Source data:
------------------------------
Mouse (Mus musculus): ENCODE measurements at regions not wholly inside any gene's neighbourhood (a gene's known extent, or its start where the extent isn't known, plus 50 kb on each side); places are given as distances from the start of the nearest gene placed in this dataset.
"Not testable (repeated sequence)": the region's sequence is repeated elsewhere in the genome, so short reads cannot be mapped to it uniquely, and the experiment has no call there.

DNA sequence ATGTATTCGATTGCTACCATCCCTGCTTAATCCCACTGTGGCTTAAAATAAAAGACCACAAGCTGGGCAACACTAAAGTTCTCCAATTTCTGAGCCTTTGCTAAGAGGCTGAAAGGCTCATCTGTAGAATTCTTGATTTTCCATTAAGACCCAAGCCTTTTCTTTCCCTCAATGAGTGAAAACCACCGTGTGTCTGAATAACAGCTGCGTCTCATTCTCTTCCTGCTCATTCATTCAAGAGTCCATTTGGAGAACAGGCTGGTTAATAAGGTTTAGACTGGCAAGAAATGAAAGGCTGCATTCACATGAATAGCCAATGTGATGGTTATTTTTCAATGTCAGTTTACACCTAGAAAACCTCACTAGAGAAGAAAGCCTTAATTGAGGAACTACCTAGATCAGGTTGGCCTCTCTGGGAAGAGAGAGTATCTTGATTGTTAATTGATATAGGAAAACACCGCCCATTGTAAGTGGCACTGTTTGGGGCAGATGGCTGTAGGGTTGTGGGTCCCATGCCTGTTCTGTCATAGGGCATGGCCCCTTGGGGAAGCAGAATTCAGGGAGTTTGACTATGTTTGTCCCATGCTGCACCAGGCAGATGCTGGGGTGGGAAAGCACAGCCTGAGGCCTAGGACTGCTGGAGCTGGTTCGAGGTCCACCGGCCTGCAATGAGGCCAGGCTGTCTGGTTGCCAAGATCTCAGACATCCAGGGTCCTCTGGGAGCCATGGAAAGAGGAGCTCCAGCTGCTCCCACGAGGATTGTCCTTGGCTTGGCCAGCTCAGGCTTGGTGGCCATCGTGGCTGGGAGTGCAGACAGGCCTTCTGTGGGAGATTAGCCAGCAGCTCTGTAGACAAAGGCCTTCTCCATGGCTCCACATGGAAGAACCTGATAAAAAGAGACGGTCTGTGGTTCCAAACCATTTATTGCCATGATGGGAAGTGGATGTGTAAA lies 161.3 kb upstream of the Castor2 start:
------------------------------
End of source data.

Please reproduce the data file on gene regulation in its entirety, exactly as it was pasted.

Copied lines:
Mouse (Mus musculus): ENCODE measurements at regions not wholly inside any gene's neighbourhood (a gene's known extent, or its start where the extent isn't known, plus 50 kb on each side); places are given as distances from the start of the nearest gene placed in this dataset.
"Not testable (repeated sequence)": the region's sequence is repeated elsewhere in the genome, so short reads cannot be mapped to it uniquely, and the experiment has no call there.

DNA sequence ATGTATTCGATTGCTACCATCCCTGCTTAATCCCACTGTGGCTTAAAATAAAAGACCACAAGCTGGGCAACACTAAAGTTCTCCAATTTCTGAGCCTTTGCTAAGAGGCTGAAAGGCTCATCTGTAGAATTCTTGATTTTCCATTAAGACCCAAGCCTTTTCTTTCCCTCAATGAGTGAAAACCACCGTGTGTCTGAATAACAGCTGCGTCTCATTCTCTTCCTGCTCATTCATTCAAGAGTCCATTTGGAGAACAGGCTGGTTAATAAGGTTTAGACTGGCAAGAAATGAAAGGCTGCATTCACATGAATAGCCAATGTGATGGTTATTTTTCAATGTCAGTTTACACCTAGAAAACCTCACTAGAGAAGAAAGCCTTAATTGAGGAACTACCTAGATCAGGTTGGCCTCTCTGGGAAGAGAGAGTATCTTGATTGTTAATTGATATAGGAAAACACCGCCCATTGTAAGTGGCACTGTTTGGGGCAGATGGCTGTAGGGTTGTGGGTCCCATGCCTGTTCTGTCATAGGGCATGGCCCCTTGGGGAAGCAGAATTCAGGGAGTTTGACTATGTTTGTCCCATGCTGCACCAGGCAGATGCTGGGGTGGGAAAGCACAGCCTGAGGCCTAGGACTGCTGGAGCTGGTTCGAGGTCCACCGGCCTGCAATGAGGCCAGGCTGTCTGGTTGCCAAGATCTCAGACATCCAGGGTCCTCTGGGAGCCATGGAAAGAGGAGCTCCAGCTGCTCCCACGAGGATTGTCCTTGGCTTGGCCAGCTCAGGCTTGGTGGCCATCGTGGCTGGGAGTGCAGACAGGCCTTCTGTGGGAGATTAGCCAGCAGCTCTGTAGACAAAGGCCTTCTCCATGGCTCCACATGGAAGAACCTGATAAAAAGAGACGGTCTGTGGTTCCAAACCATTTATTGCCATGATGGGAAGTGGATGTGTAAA lies 161.3 kb upstream of the Castor2 start: